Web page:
1. Our American Medical Association is committed to working with Congress, the Administration, and other stakeholders to achieve enactment of health system reforms that include the following seven critical components of AMA policy:
a. Health insurance coverage for all Americans
b. Insurance market reforms that expand choice of affordable coverage and eliminate denials for pre-existing conditions or due to arbitrary caps
c. Assurance that health care decisions will remain in the hands of patients and their physicians, not insurance companies or government officials
d. Investments and incentives for quality improvement and prevention and wellness initiatives
e. Repeal of the Medicare physician payment formula that triggers steep cuts and threaten seniors’ access to care
f. Implementation of medical liability reforms to reduce the cost of defensive medicine
g. Streamline and standardize insurance claims processing requirements to eliminate unnecessary costs and administrative burdens
2. Our American Medical Association advocates that elimination of denials due to pre-existing conditions is understood to include rescission of insurance coverage for reasons not related to fraudulent representation.
3. Our American Medical Association House of Delegates supports AMA leadership in their unwavering and bold efforts to promote AMA policies for health system reform in the United States.
4. Our American Medical Association supports health system reform alternatives that are consistent with AMA policies concerning pluralism, freedom of choice, freedom of practice, and universal access for patients.
5. AMA policy is that insurance coverage options offered in a health insurance exchange be self-supporting, have uniform solvency requirements; not receive special advantages from government subsidies; include payment rates established through meaningful negotiations and contracts; not require provider participation; and not restrict enrollees’ access to out-of-network physicians.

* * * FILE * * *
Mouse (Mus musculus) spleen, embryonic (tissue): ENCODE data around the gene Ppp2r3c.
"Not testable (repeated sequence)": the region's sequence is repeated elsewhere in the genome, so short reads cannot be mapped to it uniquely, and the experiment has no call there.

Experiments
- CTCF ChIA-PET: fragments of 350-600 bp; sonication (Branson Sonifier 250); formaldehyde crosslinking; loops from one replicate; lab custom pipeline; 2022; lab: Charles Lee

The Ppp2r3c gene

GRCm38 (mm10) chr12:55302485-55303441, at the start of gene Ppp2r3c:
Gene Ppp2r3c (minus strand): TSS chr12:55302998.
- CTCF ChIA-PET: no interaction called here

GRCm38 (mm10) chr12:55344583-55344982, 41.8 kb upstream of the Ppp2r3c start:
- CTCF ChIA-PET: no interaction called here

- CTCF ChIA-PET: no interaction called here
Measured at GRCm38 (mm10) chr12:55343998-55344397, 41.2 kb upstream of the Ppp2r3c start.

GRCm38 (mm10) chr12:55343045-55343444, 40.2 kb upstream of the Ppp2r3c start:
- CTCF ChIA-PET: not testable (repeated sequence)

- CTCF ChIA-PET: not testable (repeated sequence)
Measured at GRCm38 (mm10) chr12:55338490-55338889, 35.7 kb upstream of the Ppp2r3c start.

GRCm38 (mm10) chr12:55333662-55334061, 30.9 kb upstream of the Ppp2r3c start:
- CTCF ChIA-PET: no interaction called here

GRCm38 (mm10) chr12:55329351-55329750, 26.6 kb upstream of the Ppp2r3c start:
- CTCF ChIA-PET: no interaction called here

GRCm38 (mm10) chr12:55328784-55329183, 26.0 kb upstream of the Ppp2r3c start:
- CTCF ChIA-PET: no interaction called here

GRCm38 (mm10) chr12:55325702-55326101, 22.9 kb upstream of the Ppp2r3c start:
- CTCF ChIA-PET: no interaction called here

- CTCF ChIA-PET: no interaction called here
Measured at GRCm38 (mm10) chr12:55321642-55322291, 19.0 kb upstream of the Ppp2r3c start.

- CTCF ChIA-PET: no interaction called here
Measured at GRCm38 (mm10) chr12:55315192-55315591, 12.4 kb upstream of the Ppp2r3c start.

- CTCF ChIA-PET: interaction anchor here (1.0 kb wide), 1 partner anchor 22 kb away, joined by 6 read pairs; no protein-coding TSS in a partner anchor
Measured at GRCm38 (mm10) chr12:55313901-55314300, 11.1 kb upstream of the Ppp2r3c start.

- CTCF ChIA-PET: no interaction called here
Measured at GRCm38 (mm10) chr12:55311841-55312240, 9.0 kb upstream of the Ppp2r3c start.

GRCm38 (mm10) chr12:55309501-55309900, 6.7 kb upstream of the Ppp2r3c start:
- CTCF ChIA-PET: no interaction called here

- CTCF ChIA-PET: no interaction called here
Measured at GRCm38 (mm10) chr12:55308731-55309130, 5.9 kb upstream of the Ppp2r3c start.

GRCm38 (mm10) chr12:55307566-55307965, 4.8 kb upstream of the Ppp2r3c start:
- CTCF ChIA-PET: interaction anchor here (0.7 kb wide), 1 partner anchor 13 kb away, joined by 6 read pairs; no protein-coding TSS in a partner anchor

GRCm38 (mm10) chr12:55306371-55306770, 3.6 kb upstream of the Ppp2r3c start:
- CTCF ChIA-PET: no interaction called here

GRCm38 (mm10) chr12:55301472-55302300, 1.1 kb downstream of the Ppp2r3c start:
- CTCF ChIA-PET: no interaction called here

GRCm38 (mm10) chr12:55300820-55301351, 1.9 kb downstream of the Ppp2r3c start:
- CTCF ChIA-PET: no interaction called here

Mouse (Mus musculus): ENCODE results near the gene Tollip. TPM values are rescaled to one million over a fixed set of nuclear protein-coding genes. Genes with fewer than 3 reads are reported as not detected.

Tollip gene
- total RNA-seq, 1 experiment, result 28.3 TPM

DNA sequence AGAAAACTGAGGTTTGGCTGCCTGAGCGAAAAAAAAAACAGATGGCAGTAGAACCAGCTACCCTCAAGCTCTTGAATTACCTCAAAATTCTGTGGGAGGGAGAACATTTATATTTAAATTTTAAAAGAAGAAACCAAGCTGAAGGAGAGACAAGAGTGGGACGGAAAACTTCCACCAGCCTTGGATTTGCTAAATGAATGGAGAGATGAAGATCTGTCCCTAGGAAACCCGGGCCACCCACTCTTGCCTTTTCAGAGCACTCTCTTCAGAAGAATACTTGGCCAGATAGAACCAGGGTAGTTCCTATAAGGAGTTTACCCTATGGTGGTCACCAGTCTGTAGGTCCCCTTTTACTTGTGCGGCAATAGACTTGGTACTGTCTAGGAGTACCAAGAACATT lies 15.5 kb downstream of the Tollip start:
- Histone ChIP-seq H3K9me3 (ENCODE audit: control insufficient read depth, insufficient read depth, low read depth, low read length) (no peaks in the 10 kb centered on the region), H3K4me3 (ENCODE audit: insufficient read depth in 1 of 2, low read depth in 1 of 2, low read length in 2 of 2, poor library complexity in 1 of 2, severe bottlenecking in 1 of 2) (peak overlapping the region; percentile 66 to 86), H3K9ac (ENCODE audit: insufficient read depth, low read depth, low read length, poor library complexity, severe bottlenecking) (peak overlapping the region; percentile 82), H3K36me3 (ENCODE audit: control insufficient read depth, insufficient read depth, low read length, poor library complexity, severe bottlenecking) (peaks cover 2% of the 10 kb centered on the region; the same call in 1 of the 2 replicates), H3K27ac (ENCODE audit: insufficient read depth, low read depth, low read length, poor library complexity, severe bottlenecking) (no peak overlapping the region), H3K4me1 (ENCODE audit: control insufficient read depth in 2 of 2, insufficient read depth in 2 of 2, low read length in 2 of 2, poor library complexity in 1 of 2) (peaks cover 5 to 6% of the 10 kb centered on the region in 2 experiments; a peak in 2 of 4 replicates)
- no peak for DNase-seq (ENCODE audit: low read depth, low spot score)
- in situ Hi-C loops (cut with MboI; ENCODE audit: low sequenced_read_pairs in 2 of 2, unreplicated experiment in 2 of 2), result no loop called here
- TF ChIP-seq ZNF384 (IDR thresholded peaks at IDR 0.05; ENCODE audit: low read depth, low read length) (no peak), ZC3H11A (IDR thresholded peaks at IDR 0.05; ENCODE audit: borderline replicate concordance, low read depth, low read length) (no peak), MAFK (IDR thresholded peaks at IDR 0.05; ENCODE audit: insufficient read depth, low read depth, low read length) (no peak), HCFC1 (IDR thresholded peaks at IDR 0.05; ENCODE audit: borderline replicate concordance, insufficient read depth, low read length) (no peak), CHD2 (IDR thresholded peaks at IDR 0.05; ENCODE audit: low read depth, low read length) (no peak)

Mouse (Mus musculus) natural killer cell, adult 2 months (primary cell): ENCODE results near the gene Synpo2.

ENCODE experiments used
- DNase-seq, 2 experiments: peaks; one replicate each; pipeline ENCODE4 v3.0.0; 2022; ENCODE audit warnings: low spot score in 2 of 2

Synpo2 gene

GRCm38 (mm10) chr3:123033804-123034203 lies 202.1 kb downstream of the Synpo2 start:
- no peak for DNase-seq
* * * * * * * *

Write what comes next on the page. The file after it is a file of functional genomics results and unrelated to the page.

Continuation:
6. Our AMA will actively and publicly support the inclusion in health system reform legislation the right of patients and physicians to privately contract, without penalty to patient or physician.
7. Our AMA will actively and publicly oppose the Independent Medicare Commission (or other similar construct), which would take Medicare payment policy out of the hands of Congress and place it under the control of a group of unelected individuals.
8. Our AMA will actively and publicly oppose, in accordance with AMA policy, inclusion of the following provisions in health system reform legislation:
a. Reduced payments to physicians for failing to report quality data when there is evidence that widespread operational problems still have not been corrected by the Centers for Medicare and Medicaid Services
f. Arbitrary restrictions on physicians who refer Medicare patients to high quality facilities in which they have an ownership interest9. Our AMA will continue to actively engage grassroots physicians and physicians in training in collaboration with the state medical and national specialty societies to contact their Members of Congress, and that the grassroots message communicate our AMA’s position based on AMA policy.
10. Our AMA will use the most effective media event or campaign to outline what physicians and patients need from health system reform.
11. AMA policy is that national health system reform must include replacing the sustainable growth rate (SGR) with a Medicare physician payment system that automatically keeps pace with the cost of running a practice and is backed by a fair, stable funding formula, and that the AMA initiate a “call to action” with the Federation to advance this goal.
12. AMA policy is that creation of a new single payer, government-run health care system is not in the best interest of the country and must not be part of national health system reform.
13. AMA policy is that effective medical liability reform that will significantly lower health care costs by reducing defensive medicine and eliminating unnecessary litigation from the system should be part of any national health system reform.